Semenya's gender became a hot topic among reporters as the Olympic champion was subjected to sex testing by the International Association of Athletics Federations (IAAF). According to Ruth Padawer from the New York Times, Semenya was forced to undergo relentless examination by gender experts to determine whether or not she was woman enough to compete as one. While the IAAF has never released the results of their testing, that did not stop the media from making irreverent speculations about the athlete's gender.

Moments after winning the Berlin World Athletics Championship in 2009, Semenya was faced with immediate backlash from fellow runners. Elisa Cusma who suffered a whopping defeat after finishing in sixth place, felt as though Semenya was too masculine to compete in a women's race. Cusma stated, "These kind of people should not run with us. For me, she is not a woman. She's a man." While her statement proved insensitive enough, her perspective was acknowledged and appeared to be a mutually belief among the other white female competitors.

Fast forward to 2018, the IAAF issued new Eligibility Regulations for Female Classification (Athlete with Differences of Sexual Development) that apply to events from 400m to the mile, including 400m hurdles races, 800m, and 1500m. The regulations created by the IAAF state that an athlete must be recognized at law as either female or intersex, she must reduce her testosterone level to below 5 nmol/L continuously for the duration of six months, and she must maintain her testosterone levels to remain below 5 nmol/L during and after competing so long as she wishes to be eligible to compete in any future events. It is believed that these new rules have been put into effect to specifically target Semenya given her history of being the most recent athlete to face this sort of discrimination.

With these regulations put into effect, in combination with the lack of information about whether or not Semenya is biologically a female of male, society has seemed to come to the conclusion that Semenya is intersex, meaning she was born with any variation of characteristics, chromosomes, gonads, sex hormones, or genitals. After her initial testing, there had been alleged leaks to media outlets such as Australia's Daily Telegraph newspaper which stated that Semenya's results proved that her testosterone levels were too high. This information, while not credible, has been widely accepted as fact. Whether or not Semenya is intersex, society appears to be missing the point that no one is entitled to this information. Running off their newfound acceptance that the Olympic champion is intersex, it calls into question whether her elevated levels of testosterone makes her a man.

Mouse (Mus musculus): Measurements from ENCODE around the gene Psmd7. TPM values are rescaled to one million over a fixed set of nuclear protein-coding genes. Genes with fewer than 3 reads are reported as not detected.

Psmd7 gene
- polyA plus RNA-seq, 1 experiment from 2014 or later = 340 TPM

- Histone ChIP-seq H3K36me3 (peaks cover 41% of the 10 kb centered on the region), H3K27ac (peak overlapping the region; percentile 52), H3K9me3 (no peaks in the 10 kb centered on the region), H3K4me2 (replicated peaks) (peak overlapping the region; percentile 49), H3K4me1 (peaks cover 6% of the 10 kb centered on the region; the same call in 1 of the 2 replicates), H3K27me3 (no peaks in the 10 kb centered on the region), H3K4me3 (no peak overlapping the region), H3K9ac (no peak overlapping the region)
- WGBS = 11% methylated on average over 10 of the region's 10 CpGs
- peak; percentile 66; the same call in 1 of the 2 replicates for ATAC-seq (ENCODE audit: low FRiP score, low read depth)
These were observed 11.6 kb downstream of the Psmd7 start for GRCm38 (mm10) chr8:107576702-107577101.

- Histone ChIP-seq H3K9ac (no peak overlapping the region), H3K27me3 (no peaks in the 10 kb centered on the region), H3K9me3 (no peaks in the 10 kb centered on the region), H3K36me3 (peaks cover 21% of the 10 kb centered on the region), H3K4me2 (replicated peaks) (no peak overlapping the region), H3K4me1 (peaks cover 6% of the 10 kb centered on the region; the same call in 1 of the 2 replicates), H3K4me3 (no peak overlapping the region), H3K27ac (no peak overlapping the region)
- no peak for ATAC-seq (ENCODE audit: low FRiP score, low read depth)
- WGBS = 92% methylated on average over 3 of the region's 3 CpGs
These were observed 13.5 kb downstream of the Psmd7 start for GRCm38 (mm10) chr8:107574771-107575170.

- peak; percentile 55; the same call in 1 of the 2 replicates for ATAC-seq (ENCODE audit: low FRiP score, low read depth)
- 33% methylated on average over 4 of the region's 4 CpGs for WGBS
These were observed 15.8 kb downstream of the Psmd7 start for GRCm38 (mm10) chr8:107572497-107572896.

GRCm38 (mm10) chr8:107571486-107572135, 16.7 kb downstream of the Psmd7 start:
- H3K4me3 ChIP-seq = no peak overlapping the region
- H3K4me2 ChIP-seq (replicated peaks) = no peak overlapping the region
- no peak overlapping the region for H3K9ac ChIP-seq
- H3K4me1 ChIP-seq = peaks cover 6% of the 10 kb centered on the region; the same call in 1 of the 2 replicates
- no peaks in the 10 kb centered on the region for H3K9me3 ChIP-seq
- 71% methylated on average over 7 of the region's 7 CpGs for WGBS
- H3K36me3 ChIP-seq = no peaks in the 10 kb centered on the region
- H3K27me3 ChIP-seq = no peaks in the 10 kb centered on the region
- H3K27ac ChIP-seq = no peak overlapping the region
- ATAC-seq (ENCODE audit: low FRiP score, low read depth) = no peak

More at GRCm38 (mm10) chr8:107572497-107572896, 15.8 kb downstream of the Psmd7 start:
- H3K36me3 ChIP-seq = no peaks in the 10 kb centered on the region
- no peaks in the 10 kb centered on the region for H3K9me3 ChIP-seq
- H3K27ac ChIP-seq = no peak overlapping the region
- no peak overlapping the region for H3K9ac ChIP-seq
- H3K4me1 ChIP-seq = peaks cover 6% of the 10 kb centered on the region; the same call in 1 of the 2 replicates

The IAAF published a study concluding that higher levels of testosterone do, in fact, contribute to the level of performance in track and field. However, higher testosterone levels have never been the sole determining factor for sex or gender. There are conditions that affect women, such as PCOS, in which the ovaries produce extra amounts of testosterone. However, those women never have their womanhood called into question, nor should they—and neither should Semenya.

Every aspect of the issue surrounding Semenya's body has been deplorable, to say the least. However, there has not been enough recognition as to how invasive and degrading sex testing actually is. For any woman, at any age, to have her body forcibly examined and studied like a science project by "experts" is humiliating and unethical. Under no circumstances have Semenya's health or well-being been considered upon discovering that her body allegedly produces an excessive amount of testosterone. For the sake of an organization, for the comfort of white female athletes who felt as though Semenya's gender was an unfair advantage against them, Semenya and other women like her, must undergo hormone treatment to reduce their performance to that of which women are expected to perform at. Yet some women within the athletic community are unphased by this direct attempt to further prove women as inferior athletes.

As difficult as this global invasion of privacy has been for the athlete, the humiliation and sense of violation is felt by her people in South Africa. Writer and activist, Kari, reported that Semenya has had the country's undying support since her first global appearance in 2009. Even after the IAAF released their new regulations, South Africans have refuted their accusations. Kari stated, "The Minister of Sports and Recreation and the Africa National Congress, South Africa's ruling party labeled the decision as anti-sport, racist, and homophobic." It is no secret that the build and appearance of Black women have always been met with racist and sexist commentary. Because Black women have never managed to fit into the European standard of beauty catered to and in favor of white women, the accusations of Semenya appearing too masculine were unsurprising.

Despite the countless injustices Semenya has faced over the years, she remains as determined as ever to return to track and field and compete amongst women as the woman she is. Her fight against the IAAF's regulations continues as the Olympic champion has been receiving and outpour of support in wake of the Association's decision. Semenya is determined to run again, win again, and set new and inclusive standards for women's sports.